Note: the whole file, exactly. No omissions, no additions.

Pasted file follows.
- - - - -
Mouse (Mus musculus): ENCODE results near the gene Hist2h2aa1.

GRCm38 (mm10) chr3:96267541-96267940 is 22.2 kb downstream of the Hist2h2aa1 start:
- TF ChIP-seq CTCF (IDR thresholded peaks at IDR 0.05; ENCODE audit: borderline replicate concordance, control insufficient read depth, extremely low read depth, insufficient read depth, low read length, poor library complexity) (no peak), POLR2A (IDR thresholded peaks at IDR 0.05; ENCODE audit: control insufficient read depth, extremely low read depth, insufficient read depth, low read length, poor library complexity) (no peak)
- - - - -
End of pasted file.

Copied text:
Mouse (Mus musculus): ENCODE results near the gene Hist2h2aa1.

GRCm38 (mm10) chr3:96267541-96267940 is 22.2 kb downstream of the Hist2h2aa1 start:
- TF ChIP-seq CTCF (IDR thresholded peaks at IDR 0.05; ENCODE audit: borderline replicate concordance, control insufficient read depth, extremely low read depth, insufficient read depth, low read length, poor library complexity) (no peak), POLR2A (IDR thresholded peaks at IDR 0.05; ENCODE audit: control insufficient read depth, extremely low read depth, insufficient read depth, low read length, poor library complexity) (no peak)